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Scooping Device for Aerial Forest Fire Suppressant

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New scooping device speeds up aerial response to forest fires

Climate change is expected to cause larger, more intense and longer-lasting forest fires due to an increase in the amount of dry materials. However, large forests have little or no infrastructure and firefighting is only possible by aerial means.

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Each year, forest fires add billions of metric tonnes of the greenhouse gas CO2 to the atmosphere, thereby contributing to global warming and climate change. They are also directly responsible for hundreds of fatalities every year as well as hundreds of thousands of premature deaths due to smoke inhalation. Furthermore, the financial damage runs into hundreds of billions of euros. The EU-funded SCODEV project addressed the threat posed by forest fires by developing an inflight water-intake or ‘scooping’ device to increase the effectiveness of firefighting aircraft. “The device allows non-amphibious aircraft to scoop water from the sea, a lake, river or canal flying at an altitude of 10 to 15 m and drop it on forest fires at an average rate of 5 times per hour,” says project coordinator Jacobus Benedik. Currently, non-amphibious aircraft have to land at an airport to refill once they have deposited their load of water, hence they only make one drop per hour. “The SCODEV scooping device aims to increase the frequency at which the aircraft deposits water, thereby improving its effectiveness in helping to prevent the fire from spreading out of control,” Benedik explains.

Rigorous testing

Researchers carried out force analysis, computer simulations, boat tests with half-scale models and helicopter tests with full-scale prototypes. They also conducted aerial and hydrodynamical behaviour tests. In addition, trials with an S-64 heavy-lift helicopter will be undertaken as will extensive flight tests with a Spartan C-27J fixed-wing aircraft to gain an Airworthiness Certificate from the European Union Aviation Safety Agency and the United States’ Federal Aviation Administration. For the Airworthiness Certificate to be awarded project partners will demonstrate that SCODEV can scoop water in a safe manner, maintaining the balance and stability of the aircraft. “We show this is feasible by using helicopters, which can use the device to scoop up water first at lower speeds and then accelerate to higher speeds,” notes Benedik. During these tests, researchers monitor and register speed, height, volume and loads on the helicopter. “There is always a chase helicopter flying at 100 m distance for guidance and video registration. Aircraft cannot fly slower than 130 knots (stall speed) and test pilots need evidence that it is safe to penetrate water at 130 knots,” comments Benedik.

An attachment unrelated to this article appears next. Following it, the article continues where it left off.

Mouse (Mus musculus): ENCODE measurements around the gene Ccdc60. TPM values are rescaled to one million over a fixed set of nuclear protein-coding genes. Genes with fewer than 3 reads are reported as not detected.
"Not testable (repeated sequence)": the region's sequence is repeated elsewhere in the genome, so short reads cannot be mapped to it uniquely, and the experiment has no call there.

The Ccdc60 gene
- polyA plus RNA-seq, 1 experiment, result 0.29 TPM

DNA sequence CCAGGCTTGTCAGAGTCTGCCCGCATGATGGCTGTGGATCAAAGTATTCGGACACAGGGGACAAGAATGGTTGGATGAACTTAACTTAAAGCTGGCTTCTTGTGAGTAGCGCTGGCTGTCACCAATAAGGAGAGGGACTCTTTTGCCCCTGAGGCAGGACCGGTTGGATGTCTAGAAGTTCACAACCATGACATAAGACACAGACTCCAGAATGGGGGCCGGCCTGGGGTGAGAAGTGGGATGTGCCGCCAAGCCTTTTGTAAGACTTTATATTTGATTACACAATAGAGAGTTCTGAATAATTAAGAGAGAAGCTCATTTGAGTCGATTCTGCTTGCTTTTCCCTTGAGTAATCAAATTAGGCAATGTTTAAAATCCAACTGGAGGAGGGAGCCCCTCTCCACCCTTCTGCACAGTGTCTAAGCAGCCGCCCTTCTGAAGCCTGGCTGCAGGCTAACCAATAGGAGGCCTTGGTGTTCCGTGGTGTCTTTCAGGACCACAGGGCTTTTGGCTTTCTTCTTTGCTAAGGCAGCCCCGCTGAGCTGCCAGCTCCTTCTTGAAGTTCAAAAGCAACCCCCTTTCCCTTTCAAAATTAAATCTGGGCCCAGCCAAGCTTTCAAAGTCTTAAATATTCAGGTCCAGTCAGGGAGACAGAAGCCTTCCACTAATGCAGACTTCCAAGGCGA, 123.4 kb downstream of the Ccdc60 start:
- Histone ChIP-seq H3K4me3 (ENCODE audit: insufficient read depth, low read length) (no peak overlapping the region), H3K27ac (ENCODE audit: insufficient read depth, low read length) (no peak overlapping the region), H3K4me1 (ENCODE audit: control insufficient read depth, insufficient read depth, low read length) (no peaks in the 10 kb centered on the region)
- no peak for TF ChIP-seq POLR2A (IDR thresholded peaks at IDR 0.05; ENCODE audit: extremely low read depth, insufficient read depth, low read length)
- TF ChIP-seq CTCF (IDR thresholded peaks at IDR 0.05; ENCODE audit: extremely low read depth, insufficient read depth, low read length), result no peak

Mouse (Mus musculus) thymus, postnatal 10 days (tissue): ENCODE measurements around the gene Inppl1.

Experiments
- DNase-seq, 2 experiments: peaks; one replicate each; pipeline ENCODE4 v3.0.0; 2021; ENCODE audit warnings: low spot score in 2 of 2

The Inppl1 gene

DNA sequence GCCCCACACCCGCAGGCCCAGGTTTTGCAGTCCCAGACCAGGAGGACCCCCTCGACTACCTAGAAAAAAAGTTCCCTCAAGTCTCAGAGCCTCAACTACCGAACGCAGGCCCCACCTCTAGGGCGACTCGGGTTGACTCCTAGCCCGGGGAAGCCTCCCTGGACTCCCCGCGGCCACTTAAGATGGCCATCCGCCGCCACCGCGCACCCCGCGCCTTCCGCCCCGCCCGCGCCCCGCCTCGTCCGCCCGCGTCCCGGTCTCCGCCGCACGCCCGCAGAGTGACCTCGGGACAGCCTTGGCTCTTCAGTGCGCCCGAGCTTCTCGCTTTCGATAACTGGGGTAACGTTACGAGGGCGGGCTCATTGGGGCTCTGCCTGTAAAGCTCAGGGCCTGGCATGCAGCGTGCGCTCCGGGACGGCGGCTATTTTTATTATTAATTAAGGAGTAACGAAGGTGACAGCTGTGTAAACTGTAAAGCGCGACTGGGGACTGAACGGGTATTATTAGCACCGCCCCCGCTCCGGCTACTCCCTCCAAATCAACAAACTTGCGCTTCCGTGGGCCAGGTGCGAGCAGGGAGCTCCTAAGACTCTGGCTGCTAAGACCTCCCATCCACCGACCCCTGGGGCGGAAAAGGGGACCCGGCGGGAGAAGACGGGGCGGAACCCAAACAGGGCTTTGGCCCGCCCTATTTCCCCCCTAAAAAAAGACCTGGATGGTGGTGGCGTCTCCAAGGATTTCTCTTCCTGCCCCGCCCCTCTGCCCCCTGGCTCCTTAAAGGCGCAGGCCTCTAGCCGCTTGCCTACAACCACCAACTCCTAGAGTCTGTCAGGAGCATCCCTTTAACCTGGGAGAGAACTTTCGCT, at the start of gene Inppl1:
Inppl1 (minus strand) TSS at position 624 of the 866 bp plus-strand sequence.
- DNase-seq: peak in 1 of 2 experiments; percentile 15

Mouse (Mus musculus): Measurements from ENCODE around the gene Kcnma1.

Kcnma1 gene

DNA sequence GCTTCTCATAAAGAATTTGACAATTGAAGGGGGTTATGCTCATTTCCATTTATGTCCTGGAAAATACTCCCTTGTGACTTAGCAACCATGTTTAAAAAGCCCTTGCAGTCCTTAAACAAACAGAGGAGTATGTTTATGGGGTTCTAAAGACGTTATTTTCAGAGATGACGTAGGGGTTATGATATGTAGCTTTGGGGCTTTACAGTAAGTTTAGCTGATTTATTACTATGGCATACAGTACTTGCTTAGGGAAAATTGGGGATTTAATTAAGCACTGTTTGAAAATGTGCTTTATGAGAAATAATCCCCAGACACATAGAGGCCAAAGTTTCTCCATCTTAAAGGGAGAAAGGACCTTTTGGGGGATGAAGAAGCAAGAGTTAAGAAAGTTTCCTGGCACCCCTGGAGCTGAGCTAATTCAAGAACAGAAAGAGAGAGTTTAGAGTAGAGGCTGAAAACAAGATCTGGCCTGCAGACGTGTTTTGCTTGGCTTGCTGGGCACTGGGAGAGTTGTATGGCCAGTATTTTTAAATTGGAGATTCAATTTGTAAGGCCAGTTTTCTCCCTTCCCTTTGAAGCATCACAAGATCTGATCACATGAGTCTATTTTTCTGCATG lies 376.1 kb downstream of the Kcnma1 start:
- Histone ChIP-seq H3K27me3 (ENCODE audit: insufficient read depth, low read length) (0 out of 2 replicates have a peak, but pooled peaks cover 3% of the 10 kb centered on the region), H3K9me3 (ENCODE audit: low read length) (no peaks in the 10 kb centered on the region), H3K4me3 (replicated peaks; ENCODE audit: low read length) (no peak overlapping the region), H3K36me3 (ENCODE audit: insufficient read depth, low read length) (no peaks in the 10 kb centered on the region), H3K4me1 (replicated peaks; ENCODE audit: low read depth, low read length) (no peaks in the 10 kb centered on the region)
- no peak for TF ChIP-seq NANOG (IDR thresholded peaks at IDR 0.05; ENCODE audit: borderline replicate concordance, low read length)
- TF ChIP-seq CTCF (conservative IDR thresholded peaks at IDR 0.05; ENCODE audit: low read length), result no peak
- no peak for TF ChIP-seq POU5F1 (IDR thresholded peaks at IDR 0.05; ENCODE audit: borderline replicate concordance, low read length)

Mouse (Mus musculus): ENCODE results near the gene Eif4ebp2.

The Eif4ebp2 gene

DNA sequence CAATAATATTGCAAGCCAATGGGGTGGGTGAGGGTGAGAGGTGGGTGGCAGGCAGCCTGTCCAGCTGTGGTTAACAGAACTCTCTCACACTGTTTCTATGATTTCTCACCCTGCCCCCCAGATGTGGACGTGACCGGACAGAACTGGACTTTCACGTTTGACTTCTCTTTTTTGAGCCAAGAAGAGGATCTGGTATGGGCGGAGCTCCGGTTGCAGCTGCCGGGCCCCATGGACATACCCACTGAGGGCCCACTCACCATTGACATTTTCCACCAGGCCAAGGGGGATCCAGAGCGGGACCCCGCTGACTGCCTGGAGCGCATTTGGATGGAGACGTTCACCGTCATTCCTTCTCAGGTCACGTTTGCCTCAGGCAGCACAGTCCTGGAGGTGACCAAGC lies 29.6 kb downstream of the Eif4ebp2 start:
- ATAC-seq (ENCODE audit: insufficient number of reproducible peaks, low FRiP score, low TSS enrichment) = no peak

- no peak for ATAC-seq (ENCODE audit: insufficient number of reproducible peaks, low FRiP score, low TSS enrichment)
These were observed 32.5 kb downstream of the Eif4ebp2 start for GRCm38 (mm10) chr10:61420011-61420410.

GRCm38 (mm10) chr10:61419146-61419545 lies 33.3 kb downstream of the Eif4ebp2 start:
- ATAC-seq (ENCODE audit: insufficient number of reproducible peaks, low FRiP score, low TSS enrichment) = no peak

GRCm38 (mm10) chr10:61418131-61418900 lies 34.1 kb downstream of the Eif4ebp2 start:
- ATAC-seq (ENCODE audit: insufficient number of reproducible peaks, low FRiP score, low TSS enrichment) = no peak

Improved worldwide capacity

The consortium also determined that, worldwide, another 500 military (or even civil) transport aircraft can be mobilised in case of forest fires using a roll-on roll-off cargo platform with SCODEV and a holding tank mounted on top of this platform. Project partners are developing the platform, which can be shifted inside military aircraft in less than 1 hour. Prior to this, the aircraft is modified with a cabin pressure-proof hatch and the necessary cabling. SCODEV can be mounted on the loading floor of any airtanker. “It consists of a reel, a hose with the scooping device at the end, the launch and capture mechanism, a connection to the tank with a high-speed filling system, the applications and a control panel with video screens to be operated by the co-pilot. A passive and an active safety provision are included,” Benedik points out.


SCODEV, aircraft, forest fires, helicopter, scooping device, climate change, non-amphibious aircraft, S-64, Spartan C-27J, fixed-wing, Airworthiness Certificate

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